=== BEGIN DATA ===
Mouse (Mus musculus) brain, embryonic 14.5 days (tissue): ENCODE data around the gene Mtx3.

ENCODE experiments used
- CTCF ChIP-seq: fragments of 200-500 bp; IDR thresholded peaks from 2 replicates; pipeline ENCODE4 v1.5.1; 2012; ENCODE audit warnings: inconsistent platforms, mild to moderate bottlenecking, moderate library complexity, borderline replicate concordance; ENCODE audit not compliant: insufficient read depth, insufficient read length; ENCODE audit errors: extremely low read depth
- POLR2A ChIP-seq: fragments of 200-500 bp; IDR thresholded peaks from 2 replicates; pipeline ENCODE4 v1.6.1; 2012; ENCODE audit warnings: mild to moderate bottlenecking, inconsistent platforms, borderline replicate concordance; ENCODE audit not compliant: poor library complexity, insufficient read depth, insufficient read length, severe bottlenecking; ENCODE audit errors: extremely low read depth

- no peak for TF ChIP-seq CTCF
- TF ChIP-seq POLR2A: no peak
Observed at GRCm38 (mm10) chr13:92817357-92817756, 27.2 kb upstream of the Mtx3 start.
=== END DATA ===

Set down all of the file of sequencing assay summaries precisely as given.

Mouse (Mus musculus) brain, embryonic 14.5 days (tissue): ENCODE data around the gene Mtx3.

ENCODE experiments used
- CTCF ChIP-seq: fragments of 200-500 bp; IDR thresholded peaks from 2 replicates; pipeline ENCODE4 v1.5.1; 2012; ENCODE audit warnings: inconsistent platforms, mild to moderate bottlenecking, moderate library complexity, borderline replicate concordance; ENCODE audit not compliant: insufficient read depth, insufficient read length; ENCODE audit errors: extremely low read depth
- POLR2A ChIP-seq: fragments of 200-500 bp; IDR thresholded peaks from 2 replicates; pipeline ENCODE4 v1.6.1; 2012; ENCODE audit warnings: mild to moderate bottlenecking, inconsistent platforms, borderline replicate concordance; ENCODE audit not compliant: poor library complexity, insufficient read depth, insufficient read length, severe bottlenecking; ENCODE audit errors: extremely low read depth

- no peak for TF ChIP-seq CTCF
- TF ChIP-seq POLR2A: no peak
Observed at GRCm38 (mm10) chr13:92817357-92817756, 27.2 kb upstream of the Mtx3 start.